Letting Twitter Go

I have stopped my Twitter experiment. It was fun while it lasted. I followed a dozen people and got to find out when they went to the airport, played with their kids, and published new blog posts. I posted many of the little tasks I performed each day as I switched from project to project. I was hoping to get more information about other people’s tech work lives — what technologies they were playing with (besides the iPhone), breakthroughs, obstacles, and so on. Every so often, I read something really interesting, but the noise-to-signal ratio was too high. Most of the gems got repeated in people’s blog posts, anyway. It’s possible that I was reading the tweets of too many consultants and not enough school tech directors.

I will hold on to Twitter in order to drop in on conferences in progress if I can make myself available at the right times. It appears that people are also using Skype to conduct a backchannel chat during sessions. Two two applications could enhance a long-distance session experience, as long as I am reading the posts of at least one attendee!


  1. Ben Casnocha says:

    Ultimately your "friends" on Twitter need to be folks who you *are* interested in on a personal level — like whether they’re going to the airport or having dinner w/ family.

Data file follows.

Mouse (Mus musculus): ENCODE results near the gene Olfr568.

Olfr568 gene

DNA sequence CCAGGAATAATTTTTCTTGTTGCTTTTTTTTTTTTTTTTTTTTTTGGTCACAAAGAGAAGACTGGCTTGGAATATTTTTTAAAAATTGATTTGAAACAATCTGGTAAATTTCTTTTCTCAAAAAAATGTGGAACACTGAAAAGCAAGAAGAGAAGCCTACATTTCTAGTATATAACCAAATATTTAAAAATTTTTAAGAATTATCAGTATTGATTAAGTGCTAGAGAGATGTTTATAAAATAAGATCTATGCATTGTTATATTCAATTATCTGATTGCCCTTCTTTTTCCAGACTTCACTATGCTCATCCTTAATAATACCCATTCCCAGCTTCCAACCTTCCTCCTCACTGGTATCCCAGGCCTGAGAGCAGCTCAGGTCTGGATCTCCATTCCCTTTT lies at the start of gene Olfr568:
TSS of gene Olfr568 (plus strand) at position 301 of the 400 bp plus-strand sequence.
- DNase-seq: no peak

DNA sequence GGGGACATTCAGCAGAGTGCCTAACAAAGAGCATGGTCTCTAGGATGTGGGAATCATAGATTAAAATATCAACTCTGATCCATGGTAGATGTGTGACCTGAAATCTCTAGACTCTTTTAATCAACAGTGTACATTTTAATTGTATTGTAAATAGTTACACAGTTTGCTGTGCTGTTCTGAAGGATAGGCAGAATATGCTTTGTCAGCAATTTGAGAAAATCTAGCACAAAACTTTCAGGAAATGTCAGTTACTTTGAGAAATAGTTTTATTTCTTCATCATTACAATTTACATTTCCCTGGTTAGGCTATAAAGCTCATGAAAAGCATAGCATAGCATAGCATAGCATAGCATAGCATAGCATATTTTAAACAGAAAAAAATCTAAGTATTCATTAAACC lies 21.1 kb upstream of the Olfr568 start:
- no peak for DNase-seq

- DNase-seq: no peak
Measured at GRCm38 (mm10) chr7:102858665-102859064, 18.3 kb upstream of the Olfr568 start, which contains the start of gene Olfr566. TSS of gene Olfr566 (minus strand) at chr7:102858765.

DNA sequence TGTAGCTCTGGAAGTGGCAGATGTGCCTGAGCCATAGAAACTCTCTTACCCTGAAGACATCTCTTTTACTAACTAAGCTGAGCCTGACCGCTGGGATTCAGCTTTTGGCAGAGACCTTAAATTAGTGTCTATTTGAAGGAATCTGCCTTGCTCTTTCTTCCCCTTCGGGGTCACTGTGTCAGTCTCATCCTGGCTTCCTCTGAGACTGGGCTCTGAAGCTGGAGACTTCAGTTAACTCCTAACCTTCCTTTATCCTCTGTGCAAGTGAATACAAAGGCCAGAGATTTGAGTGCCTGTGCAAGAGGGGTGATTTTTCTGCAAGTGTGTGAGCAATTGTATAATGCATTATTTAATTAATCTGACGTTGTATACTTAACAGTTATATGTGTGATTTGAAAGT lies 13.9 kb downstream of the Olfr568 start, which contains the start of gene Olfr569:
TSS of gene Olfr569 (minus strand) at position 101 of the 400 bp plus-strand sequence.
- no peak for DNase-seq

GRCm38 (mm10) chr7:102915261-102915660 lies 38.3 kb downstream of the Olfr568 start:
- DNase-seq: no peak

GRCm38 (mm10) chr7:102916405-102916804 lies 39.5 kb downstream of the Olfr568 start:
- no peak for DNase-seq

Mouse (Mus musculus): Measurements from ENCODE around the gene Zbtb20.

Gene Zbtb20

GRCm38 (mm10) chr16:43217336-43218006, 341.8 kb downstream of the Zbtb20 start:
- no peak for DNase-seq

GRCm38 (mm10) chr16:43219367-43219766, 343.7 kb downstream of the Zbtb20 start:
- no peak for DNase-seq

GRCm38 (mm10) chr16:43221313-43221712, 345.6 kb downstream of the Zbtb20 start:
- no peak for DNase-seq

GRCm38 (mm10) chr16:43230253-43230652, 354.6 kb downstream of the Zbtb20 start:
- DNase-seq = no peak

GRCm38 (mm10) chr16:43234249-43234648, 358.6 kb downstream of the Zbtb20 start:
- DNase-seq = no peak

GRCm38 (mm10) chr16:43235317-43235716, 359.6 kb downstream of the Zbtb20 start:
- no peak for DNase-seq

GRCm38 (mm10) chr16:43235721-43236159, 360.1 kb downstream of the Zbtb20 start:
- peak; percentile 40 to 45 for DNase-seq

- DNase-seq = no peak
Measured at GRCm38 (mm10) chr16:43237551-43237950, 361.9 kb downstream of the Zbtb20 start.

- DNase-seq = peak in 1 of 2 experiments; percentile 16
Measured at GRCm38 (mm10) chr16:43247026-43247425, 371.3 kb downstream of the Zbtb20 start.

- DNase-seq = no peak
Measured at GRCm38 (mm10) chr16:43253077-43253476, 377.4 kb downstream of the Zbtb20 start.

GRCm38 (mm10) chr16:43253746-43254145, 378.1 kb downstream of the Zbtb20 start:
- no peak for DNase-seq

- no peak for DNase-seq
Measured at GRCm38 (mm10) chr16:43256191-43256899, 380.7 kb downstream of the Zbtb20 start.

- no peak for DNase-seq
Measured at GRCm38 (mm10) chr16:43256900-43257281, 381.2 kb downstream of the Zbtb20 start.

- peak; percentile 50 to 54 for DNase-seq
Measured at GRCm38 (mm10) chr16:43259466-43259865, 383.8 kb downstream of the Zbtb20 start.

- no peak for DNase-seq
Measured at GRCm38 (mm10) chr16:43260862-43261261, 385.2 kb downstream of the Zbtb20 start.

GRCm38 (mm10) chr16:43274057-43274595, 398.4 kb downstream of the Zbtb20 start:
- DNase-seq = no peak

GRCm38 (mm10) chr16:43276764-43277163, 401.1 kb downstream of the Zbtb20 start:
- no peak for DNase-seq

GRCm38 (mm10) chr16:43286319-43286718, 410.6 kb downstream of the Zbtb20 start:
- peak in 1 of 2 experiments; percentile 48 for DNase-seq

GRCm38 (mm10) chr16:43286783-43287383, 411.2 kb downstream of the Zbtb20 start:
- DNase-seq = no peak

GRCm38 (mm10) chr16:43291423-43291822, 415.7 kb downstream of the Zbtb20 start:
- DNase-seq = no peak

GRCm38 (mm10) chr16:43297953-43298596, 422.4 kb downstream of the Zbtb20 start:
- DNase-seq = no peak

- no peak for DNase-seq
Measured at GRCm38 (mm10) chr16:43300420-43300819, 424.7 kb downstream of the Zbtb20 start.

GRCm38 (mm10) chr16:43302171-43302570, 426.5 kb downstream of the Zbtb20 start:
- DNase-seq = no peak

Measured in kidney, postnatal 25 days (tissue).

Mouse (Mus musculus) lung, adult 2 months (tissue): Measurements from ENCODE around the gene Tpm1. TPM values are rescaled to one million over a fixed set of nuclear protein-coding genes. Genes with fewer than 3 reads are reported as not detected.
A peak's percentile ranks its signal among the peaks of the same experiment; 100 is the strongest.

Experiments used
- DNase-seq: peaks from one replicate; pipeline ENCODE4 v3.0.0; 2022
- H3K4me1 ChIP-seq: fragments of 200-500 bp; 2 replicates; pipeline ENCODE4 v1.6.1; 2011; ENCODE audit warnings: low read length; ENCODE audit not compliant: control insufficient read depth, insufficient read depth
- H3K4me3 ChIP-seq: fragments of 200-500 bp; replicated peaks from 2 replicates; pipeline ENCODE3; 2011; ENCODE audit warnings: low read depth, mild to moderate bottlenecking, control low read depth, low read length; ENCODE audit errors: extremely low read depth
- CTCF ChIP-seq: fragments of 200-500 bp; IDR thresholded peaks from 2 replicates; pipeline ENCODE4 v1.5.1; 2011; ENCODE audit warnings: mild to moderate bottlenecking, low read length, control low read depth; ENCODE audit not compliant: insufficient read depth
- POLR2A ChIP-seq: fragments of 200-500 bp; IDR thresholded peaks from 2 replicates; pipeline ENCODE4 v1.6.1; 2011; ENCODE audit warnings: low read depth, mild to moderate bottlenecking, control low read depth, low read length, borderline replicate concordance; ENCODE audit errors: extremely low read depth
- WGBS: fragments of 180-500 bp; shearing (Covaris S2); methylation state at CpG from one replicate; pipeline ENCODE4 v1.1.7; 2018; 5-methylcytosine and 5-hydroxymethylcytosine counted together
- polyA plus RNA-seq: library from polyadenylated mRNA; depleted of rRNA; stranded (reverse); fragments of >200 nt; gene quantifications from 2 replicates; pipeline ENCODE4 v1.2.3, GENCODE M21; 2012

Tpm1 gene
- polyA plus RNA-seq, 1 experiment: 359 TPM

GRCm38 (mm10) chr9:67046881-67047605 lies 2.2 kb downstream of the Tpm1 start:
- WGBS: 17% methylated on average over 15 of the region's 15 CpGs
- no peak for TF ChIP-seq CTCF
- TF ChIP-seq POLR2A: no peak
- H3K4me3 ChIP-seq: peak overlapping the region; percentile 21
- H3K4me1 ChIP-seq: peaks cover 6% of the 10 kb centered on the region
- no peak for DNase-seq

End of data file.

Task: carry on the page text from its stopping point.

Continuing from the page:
2. rkassissieh says:

    Though watching your friends is a common use of Twitter, it doesn’t have to be this way. If enough technologists Twittered about their projects, we could have a rich conversation online about our work, as conference attendees have recently demonstrated.

  3. Vinnie Vrotny says:

    I have developed a number of resources sifting through the twitter noise. It is also summer, so once everyone settles back into the year, I am anticipating a different experience.

    Or, I will be like you and backing away.

  4. rkassissieh says:

    Thanks, Vinnie. I am happy to give it another try in September. Will I have time to Twitter then?